PHIL FINISHES 2ND TO GEOFF OGILVY
This was a doozy. And man did it hurt. Phil double-bogeyed the last hole after refusing to play it safe off the tee, and we all proceeded to watch the nightmare unfold. This was more than a loss, it was a throw-away victory. Sometimes you need a minute to allow yourself to feel the pain so you can move through it. You know … succumb to a mini-pity party, regroup as best you can and move on. Learn your lesson but don’t dwell on it. Sounds good, right? Actually doing it is another story. But he did. It was awful and it was hard, but he did. And Winged Foot is not a topic of conversation at the dinner table. Ever.
But if something like this had to happen, being in New York softened the blow more than anywhere else. He has always loved the energy of New York. And the fans? They are clearly his people: passionate, loyal and unambiguous. What you see is what you get, and Phil isn’t known for dancing around a topic or opinion, so yeah, he feels right at home here. Unfortunately, so did that second-place finish.
PHIL FINISHES 2ND TO LUCAS GLOVER
Phil played in this event, but he wasn’t really “there.” At least his heart wasn’t. Amy had just been diagnosed with breast cancer, which had rocked their world. They didn’t even know exactly what they were up against, but they knew it was big. So big that it didn’t even fully make sense yet.
In the meantime, they needed to remain strong for their three children, all under the age of 10, because this is not something they would know how to effectively process. It wasn’t kept a secret, but children are intuitive, and if they sensed any disruption in the family vibe they could become unsettled. So Amy and Phil gathered all the strength they had and kept things as “normal” for the kids as possible. Phil would have to save his tears for car rides by himself.
Someone along the way told them that keeping everything as normal as possible would be helpful, so he stayed committed to his playing schedule. But being at the U.S. Open without Amy wasn’t normal, nor was it helpful. And just between you and me, once he got there, he realized the only place he wanted to be was at home.
So when the wheels came off in the final round right after an eagle on the 13th hole had tied him with Lucas Glover, the focus quickly became getting back to Amy as soon as possible. Two weeks later, our mother would also be diagnosed with breast cancer. That summer was spent in a medical whirlwind of tests, recoveries, questions, fear and the full gamut of emotions. The blow of not winning that year was overshadowed by gratitude that both Amy and our mother had won their battles and had been blessed with a successful recovery. Talk about perspective.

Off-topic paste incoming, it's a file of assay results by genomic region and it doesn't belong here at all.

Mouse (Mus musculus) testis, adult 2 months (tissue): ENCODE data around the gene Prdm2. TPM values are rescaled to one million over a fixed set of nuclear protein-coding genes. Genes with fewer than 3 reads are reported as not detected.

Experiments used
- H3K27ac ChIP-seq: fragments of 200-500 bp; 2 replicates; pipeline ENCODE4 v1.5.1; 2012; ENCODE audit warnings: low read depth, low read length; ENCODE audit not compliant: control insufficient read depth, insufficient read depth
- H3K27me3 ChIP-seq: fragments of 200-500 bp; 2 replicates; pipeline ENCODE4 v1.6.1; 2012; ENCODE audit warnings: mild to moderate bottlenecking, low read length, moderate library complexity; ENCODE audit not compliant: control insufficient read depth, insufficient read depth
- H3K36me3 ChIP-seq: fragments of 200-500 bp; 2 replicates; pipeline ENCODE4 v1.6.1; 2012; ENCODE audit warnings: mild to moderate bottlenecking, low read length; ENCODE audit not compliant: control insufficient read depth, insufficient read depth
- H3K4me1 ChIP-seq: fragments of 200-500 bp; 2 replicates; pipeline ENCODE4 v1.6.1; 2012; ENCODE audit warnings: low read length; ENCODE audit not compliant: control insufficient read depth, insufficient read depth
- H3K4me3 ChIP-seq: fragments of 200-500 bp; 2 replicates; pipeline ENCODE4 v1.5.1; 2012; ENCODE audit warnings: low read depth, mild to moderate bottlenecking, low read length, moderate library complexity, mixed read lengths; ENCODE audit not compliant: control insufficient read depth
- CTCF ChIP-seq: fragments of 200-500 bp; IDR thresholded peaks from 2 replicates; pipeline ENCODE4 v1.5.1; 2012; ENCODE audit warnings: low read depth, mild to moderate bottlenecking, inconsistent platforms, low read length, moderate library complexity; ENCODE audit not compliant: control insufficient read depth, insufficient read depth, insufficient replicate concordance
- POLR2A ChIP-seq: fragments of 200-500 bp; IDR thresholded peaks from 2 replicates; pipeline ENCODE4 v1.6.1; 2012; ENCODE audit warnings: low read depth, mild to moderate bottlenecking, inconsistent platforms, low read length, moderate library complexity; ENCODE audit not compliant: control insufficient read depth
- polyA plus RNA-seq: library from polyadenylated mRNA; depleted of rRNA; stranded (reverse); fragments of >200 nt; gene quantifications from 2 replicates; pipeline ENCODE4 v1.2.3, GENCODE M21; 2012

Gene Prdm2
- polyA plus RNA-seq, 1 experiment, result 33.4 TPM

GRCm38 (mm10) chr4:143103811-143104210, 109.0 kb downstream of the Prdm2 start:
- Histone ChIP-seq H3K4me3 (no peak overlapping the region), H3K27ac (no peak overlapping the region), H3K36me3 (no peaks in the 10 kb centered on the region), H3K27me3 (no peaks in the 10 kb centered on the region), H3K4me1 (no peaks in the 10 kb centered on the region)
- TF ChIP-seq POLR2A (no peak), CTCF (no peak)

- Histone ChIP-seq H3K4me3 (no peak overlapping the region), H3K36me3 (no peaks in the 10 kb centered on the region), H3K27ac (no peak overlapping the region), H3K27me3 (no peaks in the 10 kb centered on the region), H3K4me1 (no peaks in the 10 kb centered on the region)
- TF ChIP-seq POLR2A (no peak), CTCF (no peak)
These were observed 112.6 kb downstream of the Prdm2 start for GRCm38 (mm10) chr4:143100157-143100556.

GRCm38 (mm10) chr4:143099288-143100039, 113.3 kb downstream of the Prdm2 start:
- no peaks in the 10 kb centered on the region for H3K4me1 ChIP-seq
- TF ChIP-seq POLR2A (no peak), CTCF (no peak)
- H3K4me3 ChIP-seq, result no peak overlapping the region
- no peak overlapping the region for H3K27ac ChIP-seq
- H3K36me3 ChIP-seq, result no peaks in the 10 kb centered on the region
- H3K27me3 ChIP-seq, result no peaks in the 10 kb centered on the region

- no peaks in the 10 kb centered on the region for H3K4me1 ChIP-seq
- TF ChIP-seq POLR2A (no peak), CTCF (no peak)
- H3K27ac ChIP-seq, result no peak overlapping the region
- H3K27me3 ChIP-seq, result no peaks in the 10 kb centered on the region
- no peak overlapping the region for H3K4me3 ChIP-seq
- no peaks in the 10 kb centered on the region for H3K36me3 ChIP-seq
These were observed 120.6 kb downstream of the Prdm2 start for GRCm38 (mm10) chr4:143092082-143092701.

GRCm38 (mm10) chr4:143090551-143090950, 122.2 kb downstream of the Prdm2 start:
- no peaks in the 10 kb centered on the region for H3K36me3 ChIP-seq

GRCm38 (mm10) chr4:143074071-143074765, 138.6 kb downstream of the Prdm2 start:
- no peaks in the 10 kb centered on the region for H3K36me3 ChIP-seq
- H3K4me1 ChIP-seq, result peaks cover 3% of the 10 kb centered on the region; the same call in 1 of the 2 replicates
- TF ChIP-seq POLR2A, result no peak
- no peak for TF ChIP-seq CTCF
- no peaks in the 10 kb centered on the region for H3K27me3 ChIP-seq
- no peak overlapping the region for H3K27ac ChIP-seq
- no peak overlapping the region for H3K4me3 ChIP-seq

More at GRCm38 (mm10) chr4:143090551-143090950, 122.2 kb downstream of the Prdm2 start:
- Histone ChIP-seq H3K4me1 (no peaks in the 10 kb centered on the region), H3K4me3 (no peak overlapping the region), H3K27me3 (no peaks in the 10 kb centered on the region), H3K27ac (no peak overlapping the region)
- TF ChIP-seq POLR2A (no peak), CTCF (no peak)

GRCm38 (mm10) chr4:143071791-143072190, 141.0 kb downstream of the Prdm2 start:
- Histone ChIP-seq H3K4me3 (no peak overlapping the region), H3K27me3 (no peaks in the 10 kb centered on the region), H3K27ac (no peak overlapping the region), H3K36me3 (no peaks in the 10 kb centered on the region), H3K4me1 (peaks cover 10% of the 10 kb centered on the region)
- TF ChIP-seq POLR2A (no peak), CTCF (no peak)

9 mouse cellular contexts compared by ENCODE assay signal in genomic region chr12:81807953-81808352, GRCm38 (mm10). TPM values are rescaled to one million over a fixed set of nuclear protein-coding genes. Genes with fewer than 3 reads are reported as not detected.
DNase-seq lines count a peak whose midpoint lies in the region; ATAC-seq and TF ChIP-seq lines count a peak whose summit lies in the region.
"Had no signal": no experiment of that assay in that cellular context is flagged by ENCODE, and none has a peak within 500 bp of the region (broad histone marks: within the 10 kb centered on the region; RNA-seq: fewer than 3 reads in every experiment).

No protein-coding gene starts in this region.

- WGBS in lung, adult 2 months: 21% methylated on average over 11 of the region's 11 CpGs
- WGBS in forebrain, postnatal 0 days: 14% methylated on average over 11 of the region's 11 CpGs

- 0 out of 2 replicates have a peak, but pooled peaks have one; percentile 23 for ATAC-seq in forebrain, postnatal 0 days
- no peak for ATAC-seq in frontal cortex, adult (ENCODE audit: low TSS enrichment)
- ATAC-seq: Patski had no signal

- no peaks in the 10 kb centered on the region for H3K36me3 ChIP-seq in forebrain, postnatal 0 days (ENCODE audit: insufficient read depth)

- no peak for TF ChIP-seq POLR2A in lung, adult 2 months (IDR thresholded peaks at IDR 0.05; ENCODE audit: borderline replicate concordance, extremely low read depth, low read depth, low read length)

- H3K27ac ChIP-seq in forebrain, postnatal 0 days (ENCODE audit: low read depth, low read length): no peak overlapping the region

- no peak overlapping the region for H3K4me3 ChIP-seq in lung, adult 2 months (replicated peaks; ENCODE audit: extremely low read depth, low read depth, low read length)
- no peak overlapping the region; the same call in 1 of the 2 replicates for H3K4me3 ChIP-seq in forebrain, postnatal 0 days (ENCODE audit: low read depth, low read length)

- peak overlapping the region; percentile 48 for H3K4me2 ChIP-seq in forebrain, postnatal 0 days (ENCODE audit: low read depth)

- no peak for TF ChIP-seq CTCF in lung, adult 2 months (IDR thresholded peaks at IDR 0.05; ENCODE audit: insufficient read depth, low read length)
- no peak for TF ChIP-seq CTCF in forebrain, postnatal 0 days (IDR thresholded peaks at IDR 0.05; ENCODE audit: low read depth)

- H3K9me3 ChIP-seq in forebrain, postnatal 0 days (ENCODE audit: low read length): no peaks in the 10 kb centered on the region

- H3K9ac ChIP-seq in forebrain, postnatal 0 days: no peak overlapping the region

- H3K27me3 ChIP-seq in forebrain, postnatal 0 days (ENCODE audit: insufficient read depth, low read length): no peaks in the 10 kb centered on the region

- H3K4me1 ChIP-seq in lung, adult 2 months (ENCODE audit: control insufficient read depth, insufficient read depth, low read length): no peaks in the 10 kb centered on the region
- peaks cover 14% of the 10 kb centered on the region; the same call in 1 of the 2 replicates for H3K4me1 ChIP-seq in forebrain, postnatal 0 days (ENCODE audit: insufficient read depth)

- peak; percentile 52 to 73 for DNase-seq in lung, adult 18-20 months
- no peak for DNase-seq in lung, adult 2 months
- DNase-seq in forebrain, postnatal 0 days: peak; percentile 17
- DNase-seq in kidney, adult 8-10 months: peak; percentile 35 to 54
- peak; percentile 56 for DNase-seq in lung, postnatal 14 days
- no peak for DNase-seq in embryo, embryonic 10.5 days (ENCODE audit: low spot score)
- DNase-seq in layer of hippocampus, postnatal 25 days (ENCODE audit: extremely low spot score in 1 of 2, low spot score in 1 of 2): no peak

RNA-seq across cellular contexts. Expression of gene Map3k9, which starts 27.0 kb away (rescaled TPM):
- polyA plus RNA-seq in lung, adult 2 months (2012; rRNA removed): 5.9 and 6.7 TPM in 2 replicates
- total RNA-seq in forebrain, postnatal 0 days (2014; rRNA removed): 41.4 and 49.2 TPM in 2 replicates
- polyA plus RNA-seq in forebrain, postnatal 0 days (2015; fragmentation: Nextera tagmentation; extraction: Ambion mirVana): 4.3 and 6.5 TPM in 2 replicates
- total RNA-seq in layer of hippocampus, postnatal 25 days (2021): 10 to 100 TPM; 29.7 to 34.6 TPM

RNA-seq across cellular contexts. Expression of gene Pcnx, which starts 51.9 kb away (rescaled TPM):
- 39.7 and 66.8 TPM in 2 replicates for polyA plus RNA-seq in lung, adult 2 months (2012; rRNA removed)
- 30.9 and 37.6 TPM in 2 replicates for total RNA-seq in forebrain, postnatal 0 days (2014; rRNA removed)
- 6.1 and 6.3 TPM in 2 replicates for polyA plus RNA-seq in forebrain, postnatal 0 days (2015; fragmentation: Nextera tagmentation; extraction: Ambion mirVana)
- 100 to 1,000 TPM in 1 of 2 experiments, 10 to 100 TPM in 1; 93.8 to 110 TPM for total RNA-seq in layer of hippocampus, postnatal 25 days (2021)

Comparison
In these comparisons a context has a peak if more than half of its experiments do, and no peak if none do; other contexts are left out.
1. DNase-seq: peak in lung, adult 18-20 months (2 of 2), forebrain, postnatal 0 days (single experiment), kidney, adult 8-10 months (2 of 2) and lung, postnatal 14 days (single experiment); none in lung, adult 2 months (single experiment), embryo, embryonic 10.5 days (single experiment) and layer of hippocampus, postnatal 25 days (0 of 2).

PHIL FINISHES 2ND TO JUSTIN ROSE
Three years earlier, in 2010, Phil was diagnosed with psoriatic arthritis. Its onset is commonly caused by stress, and it doesn’t take a rocket scientist to figure out that recent events in his life more than qualified. The fear of wondering whether or not this would put an end to his golf career was profound. To think the illness could ultimately dictate his career path made him feel defenseless. But now, three years later, he was healthy and just grateful to be playing in this U.S. Open, let alone be in contention.
Finishing runner-up still hurt. But what Phil didn’t realize was that simultaneously, at home, a light was going off in his young son’s head. He was actually starting to grasp the significance of his father’s place in the golf world.
We all watched the final round together, and while the rest of us were somber at the outcome, Evan looked around the room with a confused look on his little face. He slowly raised his hand. Someone asked Evan what was on his mind, and this came out of his tiny mouth: “So wait. Daddy just got second place out of ALL those people? And it would have been first place if it wasn’t for that one guy?”
We slowly nodded.
A spark lit in his eyes, and he reverently whispered, “Whoa.”
He raised his juice box like he was giving a wedding toast, looked around the room, nodded respectfully and then slurped that apple juice like nobody’s business. Phil may have been disappointed, but his son was beginning to comprehend who his father was. And he was dazzled.